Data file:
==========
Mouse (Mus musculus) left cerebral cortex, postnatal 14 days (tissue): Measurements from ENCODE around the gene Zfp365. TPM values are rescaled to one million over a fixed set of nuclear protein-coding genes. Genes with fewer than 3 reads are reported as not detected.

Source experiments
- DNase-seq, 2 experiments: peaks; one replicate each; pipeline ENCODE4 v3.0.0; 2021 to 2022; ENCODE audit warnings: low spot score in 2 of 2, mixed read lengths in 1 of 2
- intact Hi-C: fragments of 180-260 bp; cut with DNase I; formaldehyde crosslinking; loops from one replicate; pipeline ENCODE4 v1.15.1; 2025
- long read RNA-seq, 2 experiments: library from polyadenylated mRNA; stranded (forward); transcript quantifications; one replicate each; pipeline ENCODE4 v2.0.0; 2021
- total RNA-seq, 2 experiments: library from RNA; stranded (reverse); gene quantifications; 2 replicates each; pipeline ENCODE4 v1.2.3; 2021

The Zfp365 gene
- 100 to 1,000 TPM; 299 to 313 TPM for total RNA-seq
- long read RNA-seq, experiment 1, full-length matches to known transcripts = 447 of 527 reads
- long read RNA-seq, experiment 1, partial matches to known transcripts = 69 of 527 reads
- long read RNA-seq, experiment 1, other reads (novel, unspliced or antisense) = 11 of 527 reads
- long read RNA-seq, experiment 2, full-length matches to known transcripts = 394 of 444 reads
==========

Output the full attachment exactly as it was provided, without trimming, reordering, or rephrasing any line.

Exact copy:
Mouse (Mus musculus) left cerebral cortex, postnatal 14 days (tissue): Measurements from ENCODE around the gene Zfp365. TPM values are rescaled to one million over a fixed set of nuclear protein-coding genes. Genes with fewer than 3 reads are reported as not detected.

Source experiments
- DNase-seq, 2 experiments: peaks; one replicate each; pipeline ENCODE4 v3.0.0; 2021 to 2022; ENCODE audit warnings: low spot score in 2 of 2, mixed read lengths in 1 of 2
- intact Hi-C: fragments of 180-260 bp; cut with DNase I; formaldehyde crosslinking; loops from one replicate; pipeline ENCODE4 v1.15.1; 2025
- long read RNA-seq, 2 experiments: library from polyadenylated mRNA; stranded (forward); transcript quantifications; one replicate each; pipeline ENCODE4 v2.0.0; 2021
- total RNA-seq, 2 experiments: library from RNA; stranded (reverse); gene quantifications; 2 replicates each; pipeline ENCODE4 v1.2.3; 2021

The Zfp365 gene
- 100 to 1,000 TPM; 299 to 313 TPM for total RNA-seq
- long read RNA-seq, experiment 1, full-length matches to known transcripts = 447 of 527 reads
- long read RNA-seq, experiment 1, partial matches to known transcripts = 69 of 527 reads
- long read RNA-seq, experiment 1, other reads (novel, unspliced or antisense) = 11 of 527 reads
- long read RNA-seq, experiment 2, full-length matches to known transcripts = 394 of 444 reads